loggerCallback(loglevel, message, containsPii) {
              console.log(message);
          },
          piiLoggingEnabled: false,
          logLevel: msal.LogLevel.Verbose,
      }
  }
}

const msalInstance = new msal.PublicClientApplication(msalConfig);

Switch to MSAL API

Some of the public methods in ADAL.js have equivalents in MSAL.js:

ADAL MSAL Notes
acquireToken acquireTokenSilent Renamed and now expects an account object
acquireTokenPopup acquireTokenPopup Now async and returns a promise
acquireTokenRedirect acquireTokenRedirect Now async and returns a promise
handleWindowCallback handleRedirectPromise Needed if using redirect experience
getCachedUser getAllAccounts Renamed and now returns an array of accounts.

Others were deprecated, while MSAL.js offers new methods:

ADAL MSAL Notes
login N/A Deprecated. Use loginPopup or loginRedirect
logOut N/A Deprecated. Use logoutPopup or logoutRedirect
N/A loginPopup
N/A loginRedirect
N/A logoutPopup
N/A logoutRedirect
N/A getAccountByHomeId Filters accounts by home ID (oid + tenant ID)
N/A getAccountLocalId Filters accounts by local ID (useful for ADFS)
N/A getAccountUsername Filters accounts by username (if exists)

In addition, as MSAL.js is implemented in TypeScript unlike ADAL.js, it exposes various types and interfaces that you can make use of in your projects. See the MSAL.js API reference for more.

Use scopes instead of resources

An important difference between the Azure AD v1.0 vs. v2.0 endpoints is about how the resources are accessed. When using ADAL.js with the v1.0 endpoint, you would first register a permission on app registration portal, and then request an access token for a resource (such as Microsoft Graph) as shown below:

authContext.acquireTokenRedirect("https://graph.microsoft.com", function (error, token) {
  // do something with the access token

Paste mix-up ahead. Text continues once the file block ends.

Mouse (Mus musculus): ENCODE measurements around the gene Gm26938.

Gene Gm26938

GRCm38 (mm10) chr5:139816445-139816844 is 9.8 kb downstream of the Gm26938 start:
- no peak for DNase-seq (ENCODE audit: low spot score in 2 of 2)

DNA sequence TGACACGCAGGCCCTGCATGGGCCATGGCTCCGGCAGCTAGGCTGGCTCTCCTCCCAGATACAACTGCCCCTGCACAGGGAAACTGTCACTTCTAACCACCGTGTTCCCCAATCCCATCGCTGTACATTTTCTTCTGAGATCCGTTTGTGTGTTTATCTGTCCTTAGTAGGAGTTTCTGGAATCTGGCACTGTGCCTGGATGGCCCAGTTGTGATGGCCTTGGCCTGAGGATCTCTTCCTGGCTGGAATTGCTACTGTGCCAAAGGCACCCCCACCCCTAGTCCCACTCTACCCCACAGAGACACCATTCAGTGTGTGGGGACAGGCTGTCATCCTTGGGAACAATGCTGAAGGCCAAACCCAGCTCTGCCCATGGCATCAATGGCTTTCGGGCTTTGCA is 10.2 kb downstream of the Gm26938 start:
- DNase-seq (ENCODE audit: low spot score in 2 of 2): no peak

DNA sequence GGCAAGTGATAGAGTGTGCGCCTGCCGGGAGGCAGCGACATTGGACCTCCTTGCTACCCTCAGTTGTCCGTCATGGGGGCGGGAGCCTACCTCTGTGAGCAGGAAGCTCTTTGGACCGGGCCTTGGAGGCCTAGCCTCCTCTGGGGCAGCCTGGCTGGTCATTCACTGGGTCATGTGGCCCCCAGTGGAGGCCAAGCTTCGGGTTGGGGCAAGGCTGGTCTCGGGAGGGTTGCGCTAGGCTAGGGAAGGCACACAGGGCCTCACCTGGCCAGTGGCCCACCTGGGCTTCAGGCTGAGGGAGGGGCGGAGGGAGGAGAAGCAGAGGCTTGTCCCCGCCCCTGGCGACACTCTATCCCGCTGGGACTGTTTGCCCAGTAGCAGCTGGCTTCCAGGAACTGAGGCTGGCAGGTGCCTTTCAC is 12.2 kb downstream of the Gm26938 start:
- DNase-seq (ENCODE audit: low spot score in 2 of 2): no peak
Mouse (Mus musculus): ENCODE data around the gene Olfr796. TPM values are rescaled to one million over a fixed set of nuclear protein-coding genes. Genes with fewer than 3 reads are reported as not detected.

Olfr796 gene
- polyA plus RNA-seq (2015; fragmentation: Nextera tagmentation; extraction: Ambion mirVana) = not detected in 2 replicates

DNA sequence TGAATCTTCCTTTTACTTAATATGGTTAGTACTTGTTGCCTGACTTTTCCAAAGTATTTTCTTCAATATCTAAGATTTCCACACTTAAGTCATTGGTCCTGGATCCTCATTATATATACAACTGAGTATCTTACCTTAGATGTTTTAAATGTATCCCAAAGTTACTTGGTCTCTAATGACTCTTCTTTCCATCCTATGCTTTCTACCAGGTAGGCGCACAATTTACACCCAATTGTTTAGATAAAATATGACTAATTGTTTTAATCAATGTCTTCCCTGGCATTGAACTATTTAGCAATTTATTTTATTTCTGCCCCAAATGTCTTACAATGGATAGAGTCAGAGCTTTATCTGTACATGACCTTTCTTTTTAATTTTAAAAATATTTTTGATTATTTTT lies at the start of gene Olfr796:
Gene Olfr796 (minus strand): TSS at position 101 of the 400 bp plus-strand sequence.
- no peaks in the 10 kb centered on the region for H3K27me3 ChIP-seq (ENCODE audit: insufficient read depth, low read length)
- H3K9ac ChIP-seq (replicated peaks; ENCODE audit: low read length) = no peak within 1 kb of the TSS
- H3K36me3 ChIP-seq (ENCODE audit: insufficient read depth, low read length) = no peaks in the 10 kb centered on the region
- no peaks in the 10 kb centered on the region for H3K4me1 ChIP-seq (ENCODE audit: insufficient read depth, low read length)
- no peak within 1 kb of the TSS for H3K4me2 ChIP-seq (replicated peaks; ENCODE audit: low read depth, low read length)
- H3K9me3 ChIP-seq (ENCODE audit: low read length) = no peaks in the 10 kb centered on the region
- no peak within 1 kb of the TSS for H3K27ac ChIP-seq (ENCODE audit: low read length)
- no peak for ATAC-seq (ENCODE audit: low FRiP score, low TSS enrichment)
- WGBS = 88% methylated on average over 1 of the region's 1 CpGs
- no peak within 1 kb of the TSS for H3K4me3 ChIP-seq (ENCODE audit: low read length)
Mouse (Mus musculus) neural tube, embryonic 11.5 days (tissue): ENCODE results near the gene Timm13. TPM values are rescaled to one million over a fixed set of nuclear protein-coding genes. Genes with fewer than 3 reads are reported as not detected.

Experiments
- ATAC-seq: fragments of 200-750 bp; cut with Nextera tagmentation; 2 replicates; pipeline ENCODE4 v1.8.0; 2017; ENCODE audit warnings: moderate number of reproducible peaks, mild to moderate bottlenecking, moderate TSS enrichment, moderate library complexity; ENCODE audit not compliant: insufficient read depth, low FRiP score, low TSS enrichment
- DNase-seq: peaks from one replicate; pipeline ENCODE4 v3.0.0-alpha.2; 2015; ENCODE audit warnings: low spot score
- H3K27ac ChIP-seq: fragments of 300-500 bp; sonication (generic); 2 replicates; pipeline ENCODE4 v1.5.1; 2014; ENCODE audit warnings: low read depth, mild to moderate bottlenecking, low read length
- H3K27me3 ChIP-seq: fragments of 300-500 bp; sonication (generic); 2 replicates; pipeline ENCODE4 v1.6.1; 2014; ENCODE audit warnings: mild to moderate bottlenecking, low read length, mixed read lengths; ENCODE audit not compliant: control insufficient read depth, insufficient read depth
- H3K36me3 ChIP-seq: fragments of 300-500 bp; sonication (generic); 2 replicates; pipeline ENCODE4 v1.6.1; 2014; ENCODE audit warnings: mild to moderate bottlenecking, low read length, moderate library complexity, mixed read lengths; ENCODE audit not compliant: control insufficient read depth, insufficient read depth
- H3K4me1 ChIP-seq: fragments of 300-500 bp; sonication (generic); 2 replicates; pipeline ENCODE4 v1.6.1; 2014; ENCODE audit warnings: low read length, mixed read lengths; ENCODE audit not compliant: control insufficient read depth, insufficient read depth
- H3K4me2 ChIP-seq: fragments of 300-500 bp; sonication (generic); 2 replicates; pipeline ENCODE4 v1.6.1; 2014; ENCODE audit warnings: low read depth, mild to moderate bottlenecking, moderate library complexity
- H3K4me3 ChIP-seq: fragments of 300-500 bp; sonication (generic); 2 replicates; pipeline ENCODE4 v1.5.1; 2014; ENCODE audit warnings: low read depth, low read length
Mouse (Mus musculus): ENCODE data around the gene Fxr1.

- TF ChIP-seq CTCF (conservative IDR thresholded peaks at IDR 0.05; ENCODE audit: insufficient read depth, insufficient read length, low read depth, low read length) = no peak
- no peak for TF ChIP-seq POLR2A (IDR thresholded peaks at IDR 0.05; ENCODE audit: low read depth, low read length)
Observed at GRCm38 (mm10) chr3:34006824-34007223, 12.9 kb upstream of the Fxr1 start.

});

MSAL.js supports both v1.0 and v2.0 endpoints. The v2.0 endpoint employs a scope-centric model to access resources. Thus, when you request an access token for a resource, you also need to specify the scope for that resource:

msalInstance.acquireTokenRedirect({
  scopes: ["https://graph.microsoft.com/User.Read"]
});

One advantage of the scope-centric model is the ability to use dynamic scopes. When building applications using the v1.0 endpoint, you needed to register the full set of permissions (called static scopes) required by the application for the user to consent to at the time of login. In v2.0, you can use the scope parameter to request the permissions at the time you want them (hence, dynamic scopes). This allows the user to provide incremental consent to scopes. So if at the beginning you just want the user to sign in to your application and you don’t need any kind of access, you can do so. If later you need the ability to read the calendar of the user, you can then request the calendar scope in the acquireToken methods and get the user's consent. See for more: Resources and scopes

Use promises instead of callbacks

In ADAL.js, callbacks are used for any operation after the authentication succeeds and a response is obtained:

authContext.acquireTokenPopup(resource, extraQueryParameter, claims, function (error, token) {
  // do something with the access token
});

In MSAL.js, promises are used instead:

msalInstance.acquireTokenPopup({
      scopes: ["User.Read"] // shorthand for https://graph.microsoft.com/User.Read
  }).then((response) => {
      // do something with the auth response
  }).catch((error) => {
      // handle errors
  });

You can also use the async/await syntax that comes with ES8:

const getAccessToken = async() => {
  try {
      const authResponse = await msalInstance.acquireTokenPopup({
          scopes: ["User.Read"]
      });
  } catch (error) {
      // handle errors
  }
}

Cache and retrieve tokens

Like ADAL.js, MSAL.js caches tokens and other authentication artifacts in browser storage, using the Web Storage API. You are recommended to use sessionStorage option (see: configuration) because it is more secure in storing tokens that are acquired by your users, but localStorage will give you Single Sign On across tabs and user sessions.

Importantly, you are not supposed to access the cache directly. Instead, you should use an appropriate MSAL.js API for retrieving authentication artifacts like access tokens or user accounts.

Renew tokens with refresh tokens